I have just carried out an analysis of my data using logistic regression however I am also required to have a descriptive Statistics part in my report. I honestly don't see the point in this and I was hoping that someone might be able to explain why it is necessary.

For example if I plot a histogram of one of my independent continuous variables and it shows normality or it shows skewness how will this add any value to the report?

My data consists of a dependent variable true or false of getting a job and the independent variable is grades in mid-term, grades in final exams, and male or female.

  • $\begingroup$ If you can't see any value in plotting a histogram of your IVs then maybe you shouldn't do that, but is there any data which you've collected that you do think is of some value to the work you're presenting in the report? $\endgroup$
    – Ian_Fin
    Dec 1, 2016 at 9:40
  • $\begingroup$ Hi Ian, I have added some more detail regarding my problem. I am fairly new to statistics and I was just wondering is there a general approach that we take before we carry out logistic regression. $\endgroup$ Dec 1, 2016 at 10:01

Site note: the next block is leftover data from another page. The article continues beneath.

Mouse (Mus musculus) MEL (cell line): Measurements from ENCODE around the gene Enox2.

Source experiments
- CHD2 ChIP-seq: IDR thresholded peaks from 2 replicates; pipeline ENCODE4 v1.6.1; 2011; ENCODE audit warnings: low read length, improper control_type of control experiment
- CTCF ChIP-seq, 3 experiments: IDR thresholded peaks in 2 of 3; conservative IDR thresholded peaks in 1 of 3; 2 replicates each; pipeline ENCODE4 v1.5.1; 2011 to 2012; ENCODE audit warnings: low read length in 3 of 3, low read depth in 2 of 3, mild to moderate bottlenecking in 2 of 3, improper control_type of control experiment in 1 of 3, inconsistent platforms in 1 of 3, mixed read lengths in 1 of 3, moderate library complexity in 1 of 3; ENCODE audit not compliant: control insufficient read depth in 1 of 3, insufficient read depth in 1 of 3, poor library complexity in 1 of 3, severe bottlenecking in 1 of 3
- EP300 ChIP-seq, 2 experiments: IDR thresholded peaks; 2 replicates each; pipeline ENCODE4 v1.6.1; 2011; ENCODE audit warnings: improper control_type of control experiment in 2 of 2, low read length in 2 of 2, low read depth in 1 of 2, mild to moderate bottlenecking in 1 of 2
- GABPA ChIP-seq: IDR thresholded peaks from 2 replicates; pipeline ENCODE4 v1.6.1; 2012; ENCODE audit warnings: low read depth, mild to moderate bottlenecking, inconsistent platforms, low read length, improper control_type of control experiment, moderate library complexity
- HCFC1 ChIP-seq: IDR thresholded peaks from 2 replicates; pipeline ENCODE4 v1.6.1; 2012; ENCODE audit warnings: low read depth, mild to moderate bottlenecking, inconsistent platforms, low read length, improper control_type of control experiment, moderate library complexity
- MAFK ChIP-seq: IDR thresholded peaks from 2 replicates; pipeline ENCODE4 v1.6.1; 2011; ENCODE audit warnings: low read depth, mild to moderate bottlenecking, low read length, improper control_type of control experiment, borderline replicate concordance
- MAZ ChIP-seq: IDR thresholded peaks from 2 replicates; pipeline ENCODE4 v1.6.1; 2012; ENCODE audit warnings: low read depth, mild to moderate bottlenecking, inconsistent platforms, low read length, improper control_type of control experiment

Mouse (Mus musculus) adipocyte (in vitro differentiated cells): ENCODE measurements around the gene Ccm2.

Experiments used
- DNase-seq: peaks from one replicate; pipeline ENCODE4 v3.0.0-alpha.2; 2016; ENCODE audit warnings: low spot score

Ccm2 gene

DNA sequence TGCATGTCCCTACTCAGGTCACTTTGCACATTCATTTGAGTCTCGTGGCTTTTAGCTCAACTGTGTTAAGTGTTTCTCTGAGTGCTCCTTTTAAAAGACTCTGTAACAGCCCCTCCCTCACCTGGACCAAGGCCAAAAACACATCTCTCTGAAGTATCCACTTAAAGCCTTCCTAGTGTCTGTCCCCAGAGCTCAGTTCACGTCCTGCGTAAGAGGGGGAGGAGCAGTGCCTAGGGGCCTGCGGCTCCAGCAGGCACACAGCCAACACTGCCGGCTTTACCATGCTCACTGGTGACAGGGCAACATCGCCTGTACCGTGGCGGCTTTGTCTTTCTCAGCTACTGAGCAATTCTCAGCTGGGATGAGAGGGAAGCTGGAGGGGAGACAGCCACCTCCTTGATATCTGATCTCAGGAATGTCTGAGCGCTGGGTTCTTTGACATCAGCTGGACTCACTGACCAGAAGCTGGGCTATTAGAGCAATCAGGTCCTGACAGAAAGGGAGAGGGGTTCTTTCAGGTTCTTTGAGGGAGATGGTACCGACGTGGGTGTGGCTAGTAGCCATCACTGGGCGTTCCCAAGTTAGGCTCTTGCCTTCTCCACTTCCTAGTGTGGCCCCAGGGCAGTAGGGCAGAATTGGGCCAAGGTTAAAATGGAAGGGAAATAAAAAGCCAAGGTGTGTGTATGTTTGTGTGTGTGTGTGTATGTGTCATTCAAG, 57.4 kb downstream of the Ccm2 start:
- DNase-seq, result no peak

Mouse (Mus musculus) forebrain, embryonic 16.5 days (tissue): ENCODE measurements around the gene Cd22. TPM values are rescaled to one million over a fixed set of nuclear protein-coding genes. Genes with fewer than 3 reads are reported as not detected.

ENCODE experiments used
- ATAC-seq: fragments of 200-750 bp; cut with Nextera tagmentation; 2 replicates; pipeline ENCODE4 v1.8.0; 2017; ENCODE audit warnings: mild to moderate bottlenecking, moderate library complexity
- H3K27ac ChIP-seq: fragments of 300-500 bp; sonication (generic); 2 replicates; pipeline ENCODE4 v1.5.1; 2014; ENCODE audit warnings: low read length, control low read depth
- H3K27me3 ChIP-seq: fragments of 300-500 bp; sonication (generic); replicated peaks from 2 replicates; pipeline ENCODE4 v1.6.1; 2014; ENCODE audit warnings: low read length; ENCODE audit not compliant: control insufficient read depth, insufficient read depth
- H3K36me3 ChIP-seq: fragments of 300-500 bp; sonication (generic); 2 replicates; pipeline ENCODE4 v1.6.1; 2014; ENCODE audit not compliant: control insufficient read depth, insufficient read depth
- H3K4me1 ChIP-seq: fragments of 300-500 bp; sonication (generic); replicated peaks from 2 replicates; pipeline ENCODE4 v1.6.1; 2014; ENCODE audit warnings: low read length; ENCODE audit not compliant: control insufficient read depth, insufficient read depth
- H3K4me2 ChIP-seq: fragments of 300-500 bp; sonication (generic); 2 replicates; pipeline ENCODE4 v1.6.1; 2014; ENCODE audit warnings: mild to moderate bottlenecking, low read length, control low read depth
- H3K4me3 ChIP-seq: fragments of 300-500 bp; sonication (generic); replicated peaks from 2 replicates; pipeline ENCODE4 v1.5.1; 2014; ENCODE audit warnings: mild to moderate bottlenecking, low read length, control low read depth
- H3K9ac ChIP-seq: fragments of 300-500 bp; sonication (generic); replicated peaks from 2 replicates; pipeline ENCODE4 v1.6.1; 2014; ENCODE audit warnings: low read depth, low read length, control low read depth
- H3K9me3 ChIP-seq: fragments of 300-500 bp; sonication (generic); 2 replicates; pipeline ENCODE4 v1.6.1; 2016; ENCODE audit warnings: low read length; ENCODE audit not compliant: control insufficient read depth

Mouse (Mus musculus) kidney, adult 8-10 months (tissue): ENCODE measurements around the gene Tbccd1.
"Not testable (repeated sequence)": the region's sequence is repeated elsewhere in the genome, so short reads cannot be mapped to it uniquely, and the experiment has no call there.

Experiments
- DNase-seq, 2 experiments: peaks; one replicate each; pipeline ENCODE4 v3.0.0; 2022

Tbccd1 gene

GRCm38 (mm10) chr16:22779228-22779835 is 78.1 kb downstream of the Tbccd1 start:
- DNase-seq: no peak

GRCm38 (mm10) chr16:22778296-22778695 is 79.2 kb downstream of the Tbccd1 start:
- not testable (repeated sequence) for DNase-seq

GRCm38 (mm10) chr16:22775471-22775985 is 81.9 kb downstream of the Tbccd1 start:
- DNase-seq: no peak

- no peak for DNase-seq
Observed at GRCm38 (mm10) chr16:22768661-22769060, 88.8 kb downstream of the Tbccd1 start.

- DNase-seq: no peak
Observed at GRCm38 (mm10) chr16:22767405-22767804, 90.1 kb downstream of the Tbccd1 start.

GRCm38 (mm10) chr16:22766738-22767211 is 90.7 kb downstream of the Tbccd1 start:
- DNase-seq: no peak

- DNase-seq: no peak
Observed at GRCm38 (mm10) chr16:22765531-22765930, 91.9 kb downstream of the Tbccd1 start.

• $\begingroup$ I suggest also looking at and possibly including various plots of the data. For example, you might plot final grade vs mid-term grade color-coded by gender and symbol-coded by "got job" and "failed to get job". $\endgroup$ Dec 7, 2016 at 19:30

4 Answers 4


In my field, the descriptive part of the report is extremely important because it sets the context for the generalisability of the results. For example, a researcher wishes to identify the predictors of traumatic brain injury following motorcycle accidents in a sample from a hospital. Her dependent variable is binary and she had a series of independent variables. Multivariable logistic regression allowed her to produce the following findings:

  • no helmet use adjusted OR = 4.5 (95% CI 3.6, 5.5) compared to helmet use.
  • all other variables were not included in the final model.